For some execs, the ‘customer experience’ is one of those trends that demands lip service, until it goes away to be replaced by the next customer service fad.
For others genuinely interested in delivering strong customer service performance, it’s an issue of limited logistics or resources.
And for a select few – the true believers who care deeply how their customers think and feel about them – it’s an opportunity.
There’s no doubt – we are in the midst of the growing customer experience movement. How companies react and adapt will increasingly impact bottom-line success or failure.
Maz Iqbal at The Customer & Leadership Blog recently pointed out that delivering a great customer experience has to flow from the top, down (read the post: The Road Less Travelled).
Customer Service: Practicing What Management Preaches
It comes as no surprise that customer service reacts to the guiding corporate mentality handed down from on-high. As dysfunctional as it may be, most employees ultimately do as they are told, or at least do as they are shown – even if they may disagree with it.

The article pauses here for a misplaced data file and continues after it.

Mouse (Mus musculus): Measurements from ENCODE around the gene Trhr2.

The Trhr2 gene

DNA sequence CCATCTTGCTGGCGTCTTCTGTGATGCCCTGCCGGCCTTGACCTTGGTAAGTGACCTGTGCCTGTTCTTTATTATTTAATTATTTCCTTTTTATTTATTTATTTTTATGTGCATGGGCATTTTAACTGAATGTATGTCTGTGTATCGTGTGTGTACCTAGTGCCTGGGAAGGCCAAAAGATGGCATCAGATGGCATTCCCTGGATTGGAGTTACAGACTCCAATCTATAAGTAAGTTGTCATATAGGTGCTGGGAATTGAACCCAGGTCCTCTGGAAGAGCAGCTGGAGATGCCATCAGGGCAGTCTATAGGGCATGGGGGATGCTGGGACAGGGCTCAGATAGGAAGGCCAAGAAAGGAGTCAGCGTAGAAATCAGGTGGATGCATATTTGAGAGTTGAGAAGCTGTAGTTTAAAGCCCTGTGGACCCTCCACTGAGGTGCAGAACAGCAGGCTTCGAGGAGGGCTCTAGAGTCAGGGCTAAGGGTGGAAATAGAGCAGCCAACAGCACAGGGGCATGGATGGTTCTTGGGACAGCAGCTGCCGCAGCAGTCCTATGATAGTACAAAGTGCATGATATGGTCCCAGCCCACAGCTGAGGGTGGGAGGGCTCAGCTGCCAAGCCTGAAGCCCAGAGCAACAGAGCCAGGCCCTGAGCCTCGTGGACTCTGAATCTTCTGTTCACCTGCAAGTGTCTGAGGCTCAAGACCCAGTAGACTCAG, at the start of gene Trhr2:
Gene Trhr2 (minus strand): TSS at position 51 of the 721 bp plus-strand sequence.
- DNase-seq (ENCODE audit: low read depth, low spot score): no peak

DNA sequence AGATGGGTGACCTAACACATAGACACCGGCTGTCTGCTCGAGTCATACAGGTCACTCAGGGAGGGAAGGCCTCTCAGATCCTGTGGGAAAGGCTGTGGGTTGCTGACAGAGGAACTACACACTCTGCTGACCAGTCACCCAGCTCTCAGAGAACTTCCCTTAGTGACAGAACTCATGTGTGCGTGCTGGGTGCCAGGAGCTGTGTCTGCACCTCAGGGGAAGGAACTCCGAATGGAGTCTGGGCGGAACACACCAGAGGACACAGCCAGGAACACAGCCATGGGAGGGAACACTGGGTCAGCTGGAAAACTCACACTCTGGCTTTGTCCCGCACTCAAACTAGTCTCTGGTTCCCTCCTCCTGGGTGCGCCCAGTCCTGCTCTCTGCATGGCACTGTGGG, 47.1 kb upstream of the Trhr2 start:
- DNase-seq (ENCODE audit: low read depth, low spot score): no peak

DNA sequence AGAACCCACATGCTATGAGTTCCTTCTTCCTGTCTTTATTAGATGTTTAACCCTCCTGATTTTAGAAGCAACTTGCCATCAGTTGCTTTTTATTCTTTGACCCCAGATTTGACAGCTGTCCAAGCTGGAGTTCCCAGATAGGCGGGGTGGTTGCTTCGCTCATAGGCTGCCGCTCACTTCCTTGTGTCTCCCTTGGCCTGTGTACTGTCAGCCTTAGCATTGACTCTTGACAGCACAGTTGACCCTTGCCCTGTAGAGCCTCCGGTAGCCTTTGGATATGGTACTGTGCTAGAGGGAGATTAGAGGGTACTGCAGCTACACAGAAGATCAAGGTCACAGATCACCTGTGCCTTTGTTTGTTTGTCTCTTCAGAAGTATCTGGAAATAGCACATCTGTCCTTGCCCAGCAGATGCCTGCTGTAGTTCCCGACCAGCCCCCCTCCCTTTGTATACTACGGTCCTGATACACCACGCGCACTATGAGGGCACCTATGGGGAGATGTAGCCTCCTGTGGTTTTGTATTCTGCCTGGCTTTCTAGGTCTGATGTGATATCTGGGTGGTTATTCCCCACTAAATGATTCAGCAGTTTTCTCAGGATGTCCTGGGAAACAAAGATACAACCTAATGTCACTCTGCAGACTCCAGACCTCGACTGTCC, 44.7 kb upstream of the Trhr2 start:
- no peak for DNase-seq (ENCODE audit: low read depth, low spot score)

It isn’t right to ascribe a failure to deliver an excellent customer experience to the front line agent who refused to budge on a pricing issue if the corporate mentality (and the agent’s performance rating) is based exclusively on bottom-line results. Hence the importance of building a customer experience-focused organization from the top downward. If you want the front line to practice it, management needs to both preach it and live by it.
In my opinion, customer experience isn’t a fad that will pass. We live in a global world, which translates to more intense competition in many industry sectors. Coupled with unprecedented communication tools such as the web and social media, there is more awareness than ever before of the power consumers have to share their dissatisfaction.
Locally monopolized or near-monopolized industries such as utilities and cable have been slower on the customer experience uptake, but the shift in focus is already happening. Financial performance is still the holy grail of business, but there is now an awareness that it cannot drive all aspects of operations. Inbound call centers, for example, that handle billing or tech issues were historically been viewed as resource-hogs that didn’t directly contribute to bottom line performance. What a customer ‘experienced’ had little bearing on matters of greater importance – namely, exceeding forecasts.
That’s no longer the case, as companies increasingly recognize the importance not just of a customer’s monthly check (let’s be honest: checks for bills are written grudgingly, at best) but also their impressions of – and loyalty to – your brand.